The Village of Harrison Hot Springs is hoping it can get the province on board with a new plan to allow municipalities to buy firefighting equipment with money from developers.
Monday evening (June 3), council discussed the idea of using development cost charges (DCCs) to fund the purchase of firefighting equipment for the village.
Typically, DCCs are paid by developers to help fund the creation of the infrastructure needed to support the additional residents coming into the municipality: sewer, water, drainage, roads and parkland. These uses are legislated by the provincial government.
However, the village is hoping to add firefighting equipment to that list of acceptable projects, although to make that happen they will need to bring the idea to the Union of B.C. Municipalities (UBCM) at its AGM this fall.
“There is a direct relationship between all kinds of growth — single-family residential, multi-family residential — and the requirement for not just specialized equipment,” CAO Madeline McDonald said during council. “With growth comes the requirement for more and bigger equipment.”
Harrison council was on board with the idea, and voted in favour of bringing the motion to UBCM.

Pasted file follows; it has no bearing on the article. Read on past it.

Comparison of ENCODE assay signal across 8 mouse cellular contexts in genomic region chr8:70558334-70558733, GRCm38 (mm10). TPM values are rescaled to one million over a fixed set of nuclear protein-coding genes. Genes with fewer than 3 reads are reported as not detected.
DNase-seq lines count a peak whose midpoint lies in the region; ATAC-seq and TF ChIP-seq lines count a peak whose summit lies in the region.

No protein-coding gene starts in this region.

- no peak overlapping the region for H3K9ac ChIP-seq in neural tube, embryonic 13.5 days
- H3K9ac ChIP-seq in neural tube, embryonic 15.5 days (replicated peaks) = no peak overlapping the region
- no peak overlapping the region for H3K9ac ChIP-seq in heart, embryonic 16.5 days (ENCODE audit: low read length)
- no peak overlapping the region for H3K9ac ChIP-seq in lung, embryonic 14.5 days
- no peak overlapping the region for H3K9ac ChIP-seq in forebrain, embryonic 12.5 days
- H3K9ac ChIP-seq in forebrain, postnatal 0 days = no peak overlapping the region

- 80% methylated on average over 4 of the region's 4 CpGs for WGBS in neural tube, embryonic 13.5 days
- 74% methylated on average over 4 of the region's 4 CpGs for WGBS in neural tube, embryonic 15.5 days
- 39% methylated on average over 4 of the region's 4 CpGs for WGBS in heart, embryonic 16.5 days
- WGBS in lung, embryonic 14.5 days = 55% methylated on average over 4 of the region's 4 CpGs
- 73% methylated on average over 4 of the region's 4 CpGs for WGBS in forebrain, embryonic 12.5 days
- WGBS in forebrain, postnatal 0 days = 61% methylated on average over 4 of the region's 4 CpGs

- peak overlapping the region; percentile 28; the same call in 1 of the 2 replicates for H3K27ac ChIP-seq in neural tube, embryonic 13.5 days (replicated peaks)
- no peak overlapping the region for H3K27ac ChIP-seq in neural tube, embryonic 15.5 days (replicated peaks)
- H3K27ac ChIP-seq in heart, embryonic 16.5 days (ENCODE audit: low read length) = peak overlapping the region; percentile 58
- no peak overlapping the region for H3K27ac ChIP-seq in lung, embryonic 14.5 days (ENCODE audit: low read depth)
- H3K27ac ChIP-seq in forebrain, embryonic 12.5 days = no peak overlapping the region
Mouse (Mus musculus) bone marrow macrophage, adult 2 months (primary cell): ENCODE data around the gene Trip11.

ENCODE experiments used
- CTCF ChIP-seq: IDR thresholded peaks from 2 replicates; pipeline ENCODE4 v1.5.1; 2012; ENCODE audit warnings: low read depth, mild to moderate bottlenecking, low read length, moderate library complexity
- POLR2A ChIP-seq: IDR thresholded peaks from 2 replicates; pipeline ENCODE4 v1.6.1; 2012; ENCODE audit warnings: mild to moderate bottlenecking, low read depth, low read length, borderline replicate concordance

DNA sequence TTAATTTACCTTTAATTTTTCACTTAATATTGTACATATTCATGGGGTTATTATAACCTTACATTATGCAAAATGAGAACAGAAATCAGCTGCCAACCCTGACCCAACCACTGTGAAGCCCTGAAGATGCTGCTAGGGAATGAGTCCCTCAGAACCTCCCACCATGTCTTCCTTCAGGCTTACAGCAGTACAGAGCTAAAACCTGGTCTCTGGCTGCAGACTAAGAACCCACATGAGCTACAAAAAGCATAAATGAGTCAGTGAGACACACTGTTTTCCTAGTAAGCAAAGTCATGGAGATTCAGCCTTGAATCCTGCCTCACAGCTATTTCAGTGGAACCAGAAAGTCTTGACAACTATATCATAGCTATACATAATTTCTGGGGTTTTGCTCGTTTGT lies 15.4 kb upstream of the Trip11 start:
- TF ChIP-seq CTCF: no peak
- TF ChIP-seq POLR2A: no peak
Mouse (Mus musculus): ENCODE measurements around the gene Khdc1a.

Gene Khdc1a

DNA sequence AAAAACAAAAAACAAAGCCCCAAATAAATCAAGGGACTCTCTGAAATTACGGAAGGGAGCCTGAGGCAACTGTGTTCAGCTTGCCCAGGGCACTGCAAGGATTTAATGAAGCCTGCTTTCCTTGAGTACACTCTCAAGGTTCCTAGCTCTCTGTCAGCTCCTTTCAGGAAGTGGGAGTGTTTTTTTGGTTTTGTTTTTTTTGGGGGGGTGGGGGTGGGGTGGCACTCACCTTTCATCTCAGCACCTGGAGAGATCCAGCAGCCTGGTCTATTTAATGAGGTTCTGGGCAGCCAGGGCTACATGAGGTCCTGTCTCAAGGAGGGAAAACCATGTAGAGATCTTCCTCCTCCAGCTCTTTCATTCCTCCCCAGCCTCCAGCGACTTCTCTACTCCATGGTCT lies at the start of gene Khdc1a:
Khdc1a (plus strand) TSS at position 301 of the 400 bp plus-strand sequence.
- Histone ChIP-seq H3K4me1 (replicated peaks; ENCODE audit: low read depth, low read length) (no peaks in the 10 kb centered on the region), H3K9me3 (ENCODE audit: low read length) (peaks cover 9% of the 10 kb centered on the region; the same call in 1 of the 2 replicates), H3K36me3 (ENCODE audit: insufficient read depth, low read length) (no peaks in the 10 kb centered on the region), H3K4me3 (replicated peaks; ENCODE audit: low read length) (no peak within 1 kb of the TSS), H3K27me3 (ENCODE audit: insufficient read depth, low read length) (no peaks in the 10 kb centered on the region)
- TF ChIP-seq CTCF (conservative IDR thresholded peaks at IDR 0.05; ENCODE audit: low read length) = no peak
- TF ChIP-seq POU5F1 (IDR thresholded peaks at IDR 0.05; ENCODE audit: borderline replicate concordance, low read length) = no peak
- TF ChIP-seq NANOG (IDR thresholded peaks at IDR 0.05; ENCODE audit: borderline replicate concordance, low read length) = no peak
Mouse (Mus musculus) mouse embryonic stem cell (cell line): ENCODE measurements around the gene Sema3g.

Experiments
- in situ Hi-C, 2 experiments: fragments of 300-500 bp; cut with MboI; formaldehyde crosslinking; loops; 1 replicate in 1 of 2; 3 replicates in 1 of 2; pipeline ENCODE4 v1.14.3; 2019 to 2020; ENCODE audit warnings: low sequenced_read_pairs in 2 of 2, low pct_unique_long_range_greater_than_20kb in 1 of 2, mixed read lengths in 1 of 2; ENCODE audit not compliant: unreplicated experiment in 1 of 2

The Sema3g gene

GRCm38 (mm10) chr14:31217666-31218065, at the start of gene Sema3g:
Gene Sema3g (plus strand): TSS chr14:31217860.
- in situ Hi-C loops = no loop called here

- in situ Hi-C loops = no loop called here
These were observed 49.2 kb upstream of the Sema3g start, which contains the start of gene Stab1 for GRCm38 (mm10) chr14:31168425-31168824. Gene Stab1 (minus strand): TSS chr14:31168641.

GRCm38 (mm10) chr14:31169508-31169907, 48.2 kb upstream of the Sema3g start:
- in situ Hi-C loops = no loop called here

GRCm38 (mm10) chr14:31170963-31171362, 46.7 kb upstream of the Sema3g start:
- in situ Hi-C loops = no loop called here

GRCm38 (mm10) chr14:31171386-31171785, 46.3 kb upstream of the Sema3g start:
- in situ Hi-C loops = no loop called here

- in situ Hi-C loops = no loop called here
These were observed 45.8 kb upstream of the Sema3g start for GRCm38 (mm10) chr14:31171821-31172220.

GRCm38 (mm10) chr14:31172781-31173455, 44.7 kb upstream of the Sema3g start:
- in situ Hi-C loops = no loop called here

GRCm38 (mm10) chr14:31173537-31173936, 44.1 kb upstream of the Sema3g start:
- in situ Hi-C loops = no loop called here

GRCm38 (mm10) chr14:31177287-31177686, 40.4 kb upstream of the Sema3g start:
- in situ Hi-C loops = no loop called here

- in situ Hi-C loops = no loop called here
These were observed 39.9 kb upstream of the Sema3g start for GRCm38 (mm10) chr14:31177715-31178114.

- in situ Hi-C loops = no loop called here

“Our village is in a period of substantial development and residential growth, which will require additional and expanded services from our fire department,” councillor Michie Vidal said.
“Also (with) the increasing threat of wildfires, fire protection is an essential emergency service that is provided by the village, and this resolution if accepted and passed at UBCM, will provide an additional source of funding to meet the needs of the capital expenses necessary to maintain the crucial fire department in our village.”
Councillor Gerry Palmer asked if it would be possible to separate funds that were provided by DCCs, so that buildings over a certain height would contribute DCCs to specialized equipment.
“It concerns me, in terms of our ability to fight fires,” he said. “It seems that taller buildings are more complicated in terms of the firefighting requirements, ladders, etc.
“It does seem harder for me to dip into the general revenue and ask the taxpayers to pay for equipment that wouldn’t perhaps be necessary except for some developments.”
McDonald noted that DCCs are not typically divided up in this way, and that an increase in population would require more and better firefighting equipment regardless of the height of the buildings.
“Typically, DCC charges are per unit and they are based on the foreseen needs of the community due to growth,” she explained.
“It’s seen as a collective responsibility to pay for those costs.”
The motion comes at a time of great residential growth in the village. In 2018, there were 43 building permits issued in the village, with a value of over $10 million. In 2017, the 36 building permits came to less than $6 million, while the number of building permits in 2016 barely scratched the double digit mark.